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Red Panda Context 2 Stereo Reverb Review

Lots of buttons, lots of features, but this boutique 'verb makes creative ambience a cakewalk.

Red Panda Context 2
(Image: © Red Panda)

Our Verdict

New, improved, and with more reverb types than before, the Context 2 offers many flavors of ambience and much potential for experimenting all in one compact pedal.

For

  • Great-sounding, character-filled reverb and delay.
  • Tons of easy access control in a small package.

Against

  • None.

Upon its release in 2013, Red Panda’s Context carved out its own place in a crowded field of reverb and reverb/delay pedals by being the only one to draw inspiration from 1980s rackmount units. Think Alesis Midiverb II and Quadraverb, or the Lexicon PCM70. 

With ’80s effects like chorus making a resurgence, the time was right for a stompbox-sized reverb that could run with the big boys of yesterday. The new Context 2 presents a major improvement over the original release. To the original version’s Room, Hall, Cathedral, Gated, Plate, and Delay modes, Context 2 adds Reverse, Spring, and Granular reverb. 

With ’80s effects like chorus making a resurgence, the time was right for a stompbox-sized reverb that could run with the big boys of yesterday

Also new are stereo input/output, USB MIDI, full assignability for expression pedals, delay plus reverb in all modes, separate high- and low-frequency damping, dynamic reverb, and infinite hold.

In addition, Context 2 adds a modulation knob that changes the amount and character of different modulation types, including a square-wave tremolo in Spring mode.

Don’t expect a typical vintage Fender sound from the spring reverb though. It’s more like a preset in one of the inspirational rack units mentioned above. “There is a small amount of modulation inherent in the way the spring is implemented, so you might detect a slight pitch waver,” designer Curt Malouin says.

Though the Spring setting does sound a little different from a vintage-based effect, I found it delivered all the drippy vibe of that style of reverb, and the waver was inaudible when playing in a band. 

Neither is Grain your typical shimmer effect. That mode’s granular reverb is inspired by the 1978 Ursa Major Space Station, which used multiple, modulated delay taps to create reverb. It’s a subtler sound, but no less atmospheric.

Subtlety rules in the dynamics processing as well, but with some experimentation I found that the options for ducking (which results in less reverb when playing louder) and expanding (more reverb when playing louder) yielded very expressive results.

’80s nostalgia aside, Context offers high-quality ambience with no trace of metallic harshness in the tails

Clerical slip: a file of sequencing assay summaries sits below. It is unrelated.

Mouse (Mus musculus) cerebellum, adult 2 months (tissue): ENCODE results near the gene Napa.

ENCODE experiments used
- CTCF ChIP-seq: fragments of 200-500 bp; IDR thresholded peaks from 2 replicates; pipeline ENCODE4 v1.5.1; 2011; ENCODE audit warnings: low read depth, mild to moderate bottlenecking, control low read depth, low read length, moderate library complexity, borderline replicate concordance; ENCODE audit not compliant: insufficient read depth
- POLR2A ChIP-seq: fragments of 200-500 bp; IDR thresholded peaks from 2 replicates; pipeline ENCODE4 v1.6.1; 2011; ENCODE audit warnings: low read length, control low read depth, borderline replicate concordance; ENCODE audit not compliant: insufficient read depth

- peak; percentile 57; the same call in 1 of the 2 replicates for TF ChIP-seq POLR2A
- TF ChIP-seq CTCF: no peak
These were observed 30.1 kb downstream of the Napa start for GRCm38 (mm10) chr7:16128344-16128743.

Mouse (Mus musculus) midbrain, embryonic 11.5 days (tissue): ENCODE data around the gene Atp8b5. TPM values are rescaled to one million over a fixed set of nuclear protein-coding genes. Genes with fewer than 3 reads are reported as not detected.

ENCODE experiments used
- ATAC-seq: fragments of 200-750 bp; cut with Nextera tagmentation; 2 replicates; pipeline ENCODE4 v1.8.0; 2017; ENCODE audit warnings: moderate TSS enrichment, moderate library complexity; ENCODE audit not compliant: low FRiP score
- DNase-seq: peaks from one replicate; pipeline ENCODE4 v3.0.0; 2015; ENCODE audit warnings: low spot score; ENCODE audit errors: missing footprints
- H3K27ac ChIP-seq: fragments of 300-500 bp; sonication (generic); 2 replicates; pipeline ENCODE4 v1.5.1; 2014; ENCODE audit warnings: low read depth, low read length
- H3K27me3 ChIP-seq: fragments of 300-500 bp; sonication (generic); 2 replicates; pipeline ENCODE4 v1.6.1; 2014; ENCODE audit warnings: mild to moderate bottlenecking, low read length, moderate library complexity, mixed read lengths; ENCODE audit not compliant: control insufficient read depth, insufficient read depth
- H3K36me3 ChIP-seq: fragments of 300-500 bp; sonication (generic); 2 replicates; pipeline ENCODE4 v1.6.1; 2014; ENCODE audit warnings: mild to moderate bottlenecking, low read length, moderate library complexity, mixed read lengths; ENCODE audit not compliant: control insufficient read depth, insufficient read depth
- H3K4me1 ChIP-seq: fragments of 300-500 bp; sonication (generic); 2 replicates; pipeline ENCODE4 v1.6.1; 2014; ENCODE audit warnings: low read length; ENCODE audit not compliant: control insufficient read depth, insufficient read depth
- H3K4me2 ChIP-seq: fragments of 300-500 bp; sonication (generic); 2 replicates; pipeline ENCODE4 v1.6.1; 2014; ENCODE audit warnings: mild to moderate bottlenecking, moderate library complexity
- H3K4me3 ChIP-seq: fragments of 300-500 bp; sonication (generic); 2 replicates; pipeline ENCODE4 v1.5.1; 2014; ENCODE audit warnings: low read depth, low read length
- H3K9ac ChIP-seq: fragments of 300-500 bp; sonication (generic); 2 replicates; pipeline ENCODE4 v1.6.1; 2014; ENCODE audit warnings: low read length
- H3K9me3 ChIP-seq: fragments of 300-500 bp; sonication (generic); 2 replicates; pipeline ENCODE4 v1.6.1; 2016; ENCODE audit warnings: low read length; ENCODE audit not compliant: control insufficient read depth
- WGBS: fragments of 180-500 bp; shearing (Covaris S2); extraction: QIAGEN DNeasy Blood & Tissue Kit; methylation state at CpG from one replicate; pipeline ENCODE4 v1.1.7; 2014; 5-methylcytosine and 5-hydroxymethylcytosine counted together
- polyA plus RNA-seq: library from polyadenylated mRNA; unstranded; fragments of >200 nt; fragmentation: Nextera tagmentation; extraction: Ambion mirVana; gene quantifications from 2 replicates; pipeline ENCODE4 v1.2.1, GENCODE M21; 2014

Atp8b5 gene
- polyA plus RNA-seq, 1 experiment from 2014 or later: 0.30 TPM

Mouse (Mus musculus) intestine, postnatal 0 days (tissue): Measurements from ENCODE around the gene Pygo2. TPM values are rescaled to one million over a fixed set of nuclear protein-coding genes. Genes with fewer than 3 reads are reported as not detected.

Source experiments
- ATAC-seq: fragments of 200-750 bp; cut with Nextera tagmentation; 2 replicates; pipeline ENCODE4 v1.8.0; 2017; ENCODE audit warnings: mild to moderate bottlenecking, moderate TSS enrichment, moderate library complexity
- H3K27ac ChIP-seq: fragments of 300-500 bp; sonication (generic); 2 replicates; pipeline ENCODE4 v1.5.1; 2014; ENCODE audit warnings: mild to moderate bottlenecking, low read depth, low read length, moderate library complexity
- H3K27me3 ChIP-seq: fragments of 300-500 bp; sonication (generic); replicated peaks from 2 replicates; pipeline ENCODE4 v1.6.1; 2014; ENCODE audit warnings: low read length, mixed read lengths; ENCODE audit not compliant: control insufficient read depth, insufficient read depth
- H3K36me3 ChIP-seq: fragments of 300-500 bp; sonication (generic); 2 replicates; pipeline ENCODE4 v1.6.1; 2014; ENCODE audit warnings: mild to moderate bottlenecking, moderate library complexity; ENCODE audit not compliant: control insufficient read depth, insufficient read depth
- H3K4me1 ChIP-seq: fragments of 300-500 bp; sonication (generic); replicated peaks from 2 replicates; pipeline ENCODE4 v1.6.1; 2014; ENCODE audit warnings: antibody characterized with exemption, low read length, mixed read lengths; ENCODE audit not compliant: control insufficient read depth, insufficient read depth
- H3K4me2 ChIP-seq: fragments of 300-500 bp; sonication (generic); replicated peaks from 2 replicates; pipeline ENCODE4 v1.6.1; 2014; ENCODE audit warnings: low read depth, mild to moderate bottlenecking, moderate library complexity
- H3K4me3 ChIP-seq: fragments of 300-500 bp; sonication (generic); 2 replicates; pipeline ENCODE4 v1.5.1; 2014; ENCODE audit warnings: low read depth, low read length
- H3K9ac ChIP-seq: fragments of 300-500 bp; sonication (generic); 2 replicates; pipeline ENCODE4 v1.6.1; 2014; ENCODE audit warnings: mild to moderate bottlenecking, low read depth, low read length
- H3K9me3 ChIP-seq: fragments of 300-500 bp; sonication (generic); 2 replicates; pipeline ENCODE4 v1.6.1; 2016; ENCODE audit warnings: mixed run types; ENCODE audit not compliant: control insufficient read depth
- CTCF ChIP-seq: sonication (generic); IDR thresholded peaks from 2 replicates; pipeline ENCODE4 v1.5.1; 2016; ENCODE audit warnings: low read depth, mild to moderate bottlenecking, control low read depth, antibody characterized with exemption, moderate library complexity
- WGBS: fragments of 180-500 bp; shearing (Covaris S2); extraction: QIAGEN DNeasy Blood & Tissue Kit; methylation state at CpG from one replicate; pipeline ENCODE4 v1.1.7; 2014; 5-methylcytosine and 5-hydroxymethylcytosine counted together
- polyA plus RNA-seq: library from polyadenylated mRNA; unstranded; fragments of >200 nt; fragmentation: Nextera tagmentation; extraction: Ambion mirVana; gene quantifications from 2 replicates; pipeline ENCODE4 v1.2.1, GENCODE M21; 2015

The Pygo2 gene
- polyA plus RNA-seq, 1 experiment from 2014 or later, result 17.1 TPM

Context lets you control a range of additional parameters – including delay time, delay feedback, modulation rate, and dynamics – by holding down the shift button while turning the knobs, and the pedal’s compact size makes quick, one-handed adjustments easy.

For more complex, multiple-knob manipulation, I welcomed the option of tapping the shift button twice to lock it in alternate parameter mode. Holding down either foot switch creates infinite sustain, with two performance variations: When holding the left switch, any notes played over the pad will have reverb on them, while notes played with the right switch pressed will remain dry.

Red Panda Context 2

(Image credit: Red Panda)

An expression pedal or CV can be also assigned to any combination of parameters. In addition, the left foot switch acts as a preset selector to call up a single preset, thereby allowing you to switch between it and the sound currently set with the controls. 

In all, 127 presets are available via MIDI or Red Panda’s optional remote foot switch, and you can control various parameters as well as sync delay and pre-delay time to a DAW clock via MIDI. A web-based editor allows tweaking and managing presets. 

Anyone familiar with Red Panda pedals like Tensor or Particle knows the company follows its own sonic path. So it’s no surprise Context doesn’t sound like other reverb/delays. 

But ’80s nostalgia aside, Context offers high-quality ambience with no trace of metallic harshness in the tails, a flexible tone shaping section, vast versatility in a small footprint, and opportunity to create sounds that are unique to you.

Specifications

  • PRICE: $299 street
  • CONTROLS: Wet/dry blend, predelay, decay high- and low-frequency damping, modulation depth and rate, reverb/delay balance, delay time, delay feedback, dynamics ducking/expander. Multifunction preset/save, and on/trails foot switches
  • FEATURES: Eight reverb algorithms. Delay available on all reverbs
  • I/O: Input, output, and control jacks
  • BUILT: Assembled in the USA
  • CONTACT: Red Panda